I hurried into a religious bookstore one day anxious to pick up a book previously ordered. Old-time church hymns played on overhead speakers. As I waited in line a nearby magazine caught my eye, the caption reading, “Woman of the Year.”
My eyes traveling upwards saw a blond woman with long softly curled hair, pictured in a white skirt and blouse. The blouse buttoned to the neck with a long bow draping over a pink brocaded vest. Continuing further up the page I saw the title: VIRTUE.
The choir hymns droned on, their words echoing in my mind like indigestion repeating. The walls seemed to narrow, the air diminished as the room for self-expression evaporated. I choked attempting to swallow this standard of womanhood for myself. Each breath became progressively more suffocating, evoking memories of agonizing contortions in appearance and belief to gain acceptance into this fellowship of women, thus pronouncing me valid for relationship with men.
I handed my money to the woman at the register as she smiled warmly yet seemingly vacantly of any inkling that womanhood could be anything more that what she had been told. I groped for the door and gasped fresh air as oxygen once again filled my lungs.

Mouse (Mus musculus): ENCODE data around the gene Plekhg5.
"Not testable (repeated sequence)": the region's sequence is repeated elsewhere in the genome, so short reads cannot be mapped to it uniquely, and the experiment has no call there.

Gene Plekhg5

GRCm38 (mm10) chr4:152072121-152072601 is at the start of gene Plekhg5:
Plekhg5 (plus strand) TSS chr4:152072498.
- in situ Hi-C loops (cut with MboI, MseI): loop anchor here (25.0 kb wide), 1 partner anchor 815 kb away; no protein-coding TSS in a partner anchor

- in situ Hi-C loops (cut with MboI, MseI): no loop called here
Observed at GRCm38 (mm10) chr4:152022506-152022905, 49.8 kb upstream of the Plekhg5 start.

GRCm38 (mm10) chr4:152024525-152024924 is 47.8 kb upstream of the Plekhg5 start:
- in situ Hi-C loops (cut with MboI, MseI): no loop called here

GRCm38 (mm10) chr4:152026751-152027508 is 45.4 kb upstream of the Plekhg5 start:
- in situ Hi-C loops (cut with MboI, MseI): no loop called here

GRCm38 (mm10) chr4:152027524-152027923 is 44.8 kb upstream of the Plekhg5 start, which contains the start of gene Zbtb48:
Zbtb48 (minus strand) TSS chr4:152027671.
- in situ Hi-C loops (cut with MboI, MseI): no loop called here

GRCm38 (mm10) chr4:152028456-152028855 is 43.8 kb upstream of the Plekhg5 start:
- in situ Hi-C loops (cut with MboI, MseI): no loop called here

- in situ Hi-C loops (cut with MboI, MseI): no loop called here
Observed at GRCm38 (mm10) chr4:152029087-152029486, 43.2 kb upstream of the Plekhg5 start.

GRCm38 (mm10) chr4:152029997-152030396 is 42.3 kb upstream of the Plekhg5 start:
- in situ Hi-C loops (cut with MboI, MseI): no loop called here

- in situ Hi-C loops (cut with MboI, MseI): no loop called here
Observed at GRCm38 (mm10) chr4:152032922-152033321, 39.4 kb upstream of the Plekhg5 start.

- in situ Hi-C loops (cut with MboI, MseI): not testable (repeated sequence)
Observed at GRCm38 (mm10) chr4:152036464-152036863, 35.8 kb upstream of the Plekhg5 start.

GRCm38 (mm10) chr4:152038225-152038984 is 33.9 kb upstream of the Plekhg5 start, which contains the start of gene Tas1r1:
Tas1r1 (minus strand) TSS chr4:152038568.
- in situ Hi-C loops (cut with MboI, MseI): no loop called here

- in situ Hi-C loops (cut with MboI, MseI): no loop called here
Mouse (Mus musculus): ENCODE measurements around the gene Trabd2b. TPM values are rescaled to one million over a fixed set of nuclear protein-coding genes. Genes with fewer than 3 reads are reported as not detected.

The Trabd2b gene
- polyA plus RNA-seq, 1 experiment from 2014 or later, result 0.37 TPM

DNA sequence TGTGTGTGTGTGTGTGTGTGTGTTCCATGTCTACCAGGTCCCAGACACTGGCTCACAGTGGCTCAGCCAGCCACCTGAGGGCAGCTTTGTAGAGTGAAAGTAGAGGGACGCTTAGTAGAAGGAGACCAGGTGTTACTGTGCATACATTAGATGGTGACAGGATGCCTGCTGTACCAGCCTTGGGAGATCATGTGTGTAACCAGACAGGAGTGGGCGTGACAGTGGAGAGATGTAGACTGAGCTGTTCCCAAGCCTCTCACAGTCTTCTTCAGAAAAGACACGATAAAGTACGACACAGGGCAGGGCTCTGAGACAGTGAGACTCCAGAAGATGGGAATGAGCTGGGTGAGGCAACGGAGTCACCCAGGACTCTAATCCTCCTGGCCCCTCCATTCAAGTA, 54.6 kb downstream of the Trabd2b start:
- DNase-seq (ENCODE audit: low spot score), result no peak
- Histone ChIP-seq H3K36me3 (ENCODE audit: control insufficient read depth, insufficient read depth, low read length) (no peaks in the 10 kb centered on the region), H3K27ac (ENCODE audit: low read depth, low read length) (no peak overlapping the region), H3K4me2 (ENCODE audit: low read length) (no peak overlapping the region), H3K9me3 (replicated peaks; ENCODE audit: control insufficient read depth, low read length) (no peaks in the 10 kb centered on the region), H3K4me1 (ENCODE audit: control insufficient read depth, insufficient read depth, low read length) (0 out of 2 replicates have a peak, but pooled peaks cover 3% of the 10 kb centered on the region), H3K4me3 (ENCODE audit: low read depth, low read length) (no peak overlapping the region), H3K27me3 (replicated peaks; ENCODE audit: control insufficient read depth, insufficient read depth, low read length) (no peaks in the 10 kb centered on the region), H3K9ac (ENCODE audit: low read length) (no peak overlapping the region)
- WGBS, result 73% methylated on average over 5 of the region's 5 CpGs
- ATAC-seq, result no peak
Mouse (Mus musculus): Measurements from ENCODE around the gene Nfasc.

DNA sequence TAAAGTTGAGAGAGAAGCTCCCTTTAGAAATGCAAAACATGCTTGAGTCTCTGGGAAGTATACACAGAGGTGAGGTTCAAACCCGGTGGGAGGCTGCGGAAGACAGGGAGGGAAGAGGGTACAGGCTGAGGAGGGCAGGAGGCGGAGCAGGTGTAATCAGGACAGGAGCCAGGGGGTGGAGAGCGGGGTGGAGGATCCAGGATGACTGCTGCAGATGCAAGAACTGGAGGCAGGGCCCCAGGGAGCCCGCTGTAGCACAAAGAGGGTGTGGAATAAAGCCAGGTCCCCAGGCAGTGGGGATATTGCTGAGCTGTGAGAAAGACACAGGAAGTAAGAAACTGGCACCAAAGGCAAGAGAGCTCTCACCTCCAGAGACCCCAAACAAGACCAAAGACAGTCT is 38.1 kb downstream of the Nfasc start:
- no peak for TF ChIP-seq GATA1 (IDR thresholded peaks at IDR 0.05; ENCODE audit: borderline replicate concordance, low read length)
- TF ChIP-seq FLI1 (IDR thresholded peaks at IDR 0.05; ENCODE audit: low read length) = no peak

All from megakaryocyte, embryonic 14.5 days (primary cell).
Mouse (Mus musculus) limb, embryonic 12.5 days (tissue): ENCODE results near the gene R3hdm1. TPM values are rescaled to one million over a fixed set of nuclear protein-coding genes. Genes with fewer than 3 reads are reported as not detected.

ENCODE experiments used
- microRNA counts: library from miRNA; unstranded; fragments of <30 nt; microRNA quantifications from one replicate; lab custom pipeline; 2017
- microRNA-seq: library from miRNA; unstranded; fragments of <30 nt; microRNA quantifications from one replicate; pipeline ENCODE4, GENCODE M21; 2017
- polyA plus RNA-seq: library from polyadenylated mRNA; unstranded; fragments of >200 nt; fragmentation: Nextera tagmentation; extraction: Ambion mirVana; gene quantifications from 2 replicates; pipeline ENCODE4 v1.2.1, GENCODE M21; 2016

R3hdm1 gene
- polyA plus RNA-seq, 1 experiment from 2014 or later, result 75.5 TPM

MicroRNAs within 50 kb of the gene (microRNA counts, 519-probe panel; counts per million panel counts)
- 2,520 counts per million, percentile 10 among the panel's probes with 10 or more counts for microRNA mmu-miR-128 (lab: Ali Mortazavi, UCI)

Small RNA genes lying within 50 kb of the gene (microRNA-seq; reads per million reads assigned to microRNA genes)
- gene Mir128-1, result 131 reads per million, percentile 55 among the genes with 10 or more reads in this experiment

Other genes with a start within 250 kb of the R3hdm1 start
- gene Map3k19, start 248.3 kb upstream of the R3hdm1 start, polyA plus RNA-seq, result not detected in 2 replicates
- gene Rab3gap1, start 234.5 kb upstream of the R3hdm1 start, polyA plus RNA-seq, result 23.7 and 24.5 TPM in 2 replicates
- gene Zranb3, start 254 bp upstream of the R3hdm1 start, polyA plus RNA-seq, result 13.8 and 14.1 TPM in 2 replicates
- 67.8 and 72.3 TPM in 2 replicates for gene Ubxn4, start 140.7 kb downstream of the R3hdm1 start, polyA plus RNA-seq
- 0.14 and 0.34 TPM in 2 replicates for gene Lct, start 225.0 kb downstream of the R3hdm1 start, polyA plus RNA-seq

Sitting inside my car I gazed out through the window trying to name my sadness. Noticing a nearby tree I got lost in its configuration of branches. Each branch was different from another. Some branches were thick and sturdy, some thin and willowy, each were free to grow in its own direction, unique and distinct, yet still very much a branch.
When realizing women have shared this same freedom I understood my grief. As I drove away I thought, nothing is more stultifying to genuine feminine expression and growth than a superimposed standard of womanliness.